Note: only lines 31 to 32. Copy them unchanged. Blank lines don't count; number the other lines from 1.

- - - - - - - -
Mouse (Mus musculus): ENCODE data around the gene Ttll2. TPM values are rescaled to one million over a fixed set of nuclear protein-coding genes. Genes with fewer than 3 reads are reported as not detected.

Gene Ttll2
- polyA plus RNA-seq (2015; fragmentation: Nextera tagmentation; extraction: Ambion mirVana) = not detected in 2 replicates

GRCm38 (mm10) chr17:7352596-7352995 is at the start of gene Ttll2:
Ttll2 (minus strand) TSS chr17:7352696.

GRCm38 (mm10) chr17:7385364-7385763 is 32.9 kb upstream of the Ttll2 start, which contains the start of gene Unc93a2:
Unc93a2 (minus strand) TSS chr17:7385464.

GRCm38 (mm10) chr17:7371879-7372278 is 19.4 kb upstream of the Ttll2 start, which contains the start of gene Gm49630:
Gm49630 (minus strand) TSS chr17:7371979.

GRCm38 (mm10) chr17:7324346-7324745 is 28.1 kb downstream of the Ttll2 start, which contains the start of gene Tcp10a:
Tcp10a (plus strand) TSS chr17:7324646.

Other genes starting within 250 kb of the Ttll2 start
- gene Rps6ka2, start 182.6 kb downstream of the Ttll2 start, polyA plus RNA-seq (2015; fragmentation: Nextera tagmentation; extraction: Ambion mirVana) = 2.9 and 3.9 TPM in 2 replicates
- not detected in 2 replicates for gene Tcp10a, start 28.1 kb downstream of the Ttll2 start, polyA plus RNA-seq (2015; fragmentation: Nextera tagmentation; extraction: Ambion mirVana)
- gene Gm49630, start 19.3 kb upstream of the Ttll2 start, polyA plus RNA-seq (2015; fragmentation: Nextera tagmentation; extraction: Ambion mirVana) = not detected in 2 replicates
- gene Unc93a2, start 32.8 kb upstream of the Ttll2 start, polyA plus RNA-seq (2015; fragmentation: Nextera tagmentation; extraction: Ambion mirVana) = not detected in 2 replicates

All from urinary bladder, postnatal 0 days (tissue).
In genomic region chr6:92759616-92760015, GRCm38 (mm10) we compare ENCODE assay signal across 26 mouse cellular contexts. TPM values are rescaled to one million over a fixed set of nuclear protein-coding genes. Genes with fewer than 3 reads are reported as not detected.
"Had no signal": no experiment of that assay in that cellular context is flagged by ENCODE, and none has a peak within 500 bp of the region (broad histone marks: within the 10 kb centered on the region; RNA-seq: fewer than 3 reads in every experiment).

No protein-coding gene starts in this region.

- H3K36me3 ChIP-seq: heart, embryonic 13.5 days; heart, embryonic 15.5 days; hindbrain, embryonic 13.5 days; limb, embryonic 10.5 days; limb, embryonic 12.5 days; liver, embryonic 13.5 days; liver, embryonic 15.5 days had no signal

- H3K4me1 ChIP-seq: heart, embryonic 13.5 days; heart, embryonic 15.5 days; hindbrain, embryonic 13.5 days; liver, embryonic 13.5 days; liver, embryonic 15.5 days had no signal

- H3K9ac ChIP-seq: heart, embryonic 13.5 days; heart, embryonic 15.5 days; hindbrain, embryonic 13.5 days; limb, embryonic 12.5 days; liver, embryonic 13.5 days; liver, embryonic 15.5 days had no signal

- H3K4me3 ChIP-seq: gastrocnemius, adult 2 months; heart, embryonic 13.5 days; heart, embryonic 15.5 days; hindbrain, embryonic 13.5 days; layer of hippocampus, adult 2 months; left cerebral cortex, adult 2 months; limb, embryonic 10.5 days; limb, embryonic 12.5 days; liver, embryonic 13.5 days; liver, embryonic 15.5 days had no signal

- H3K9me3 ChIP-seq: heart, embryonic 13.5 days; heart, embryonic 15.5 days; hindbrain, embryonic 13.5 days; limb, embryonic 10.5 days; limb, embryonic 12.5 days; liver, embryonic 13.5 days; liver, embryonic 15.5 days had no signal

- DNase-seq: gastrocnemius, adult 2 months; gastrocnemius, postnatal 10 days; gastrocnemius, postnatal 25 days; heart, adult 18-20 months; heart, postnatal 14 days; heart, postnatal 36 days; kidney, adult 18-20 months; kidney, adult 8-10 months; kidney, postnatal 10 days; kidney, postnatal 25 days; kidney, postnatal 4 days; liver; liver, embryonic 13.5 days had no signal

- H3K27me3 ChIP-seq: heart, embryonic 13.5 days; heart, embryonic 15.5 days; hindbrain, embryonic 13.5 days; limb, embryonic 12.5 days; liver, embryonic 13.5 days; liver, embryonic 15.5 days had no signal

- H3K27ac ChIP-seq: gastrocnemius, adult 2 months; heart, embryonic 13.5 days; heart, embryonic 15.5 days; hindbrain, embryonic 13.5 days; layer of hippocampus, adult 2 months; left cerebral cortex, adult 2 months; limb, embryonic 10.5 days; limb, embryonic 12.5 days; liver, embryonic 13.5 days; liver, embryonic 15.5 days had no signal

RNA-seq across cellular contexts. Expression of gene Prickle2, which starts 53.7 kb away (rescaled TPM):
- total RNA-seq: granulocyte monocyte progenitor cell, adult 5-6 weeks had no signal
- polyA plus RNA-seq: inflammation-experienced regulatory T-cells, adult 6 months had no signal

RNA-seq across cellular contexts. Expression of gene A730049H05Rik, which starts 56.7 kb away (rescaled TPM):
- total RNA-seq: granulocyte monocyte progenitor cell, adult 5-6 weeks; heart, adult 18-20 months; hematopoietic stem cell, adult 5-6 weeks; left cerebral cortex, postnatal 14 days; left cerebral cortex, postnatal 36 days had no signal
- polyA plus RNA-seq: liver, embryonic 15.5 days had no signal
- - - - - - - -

- polyA plus RNA-seq: inflammation-experienced regulatory T-cells, adult 6 months had no signal

RNA-seq across cellular contexts. Expression of gene A730049H05Rik, which starts 56.7 kb away (rescaled TPM):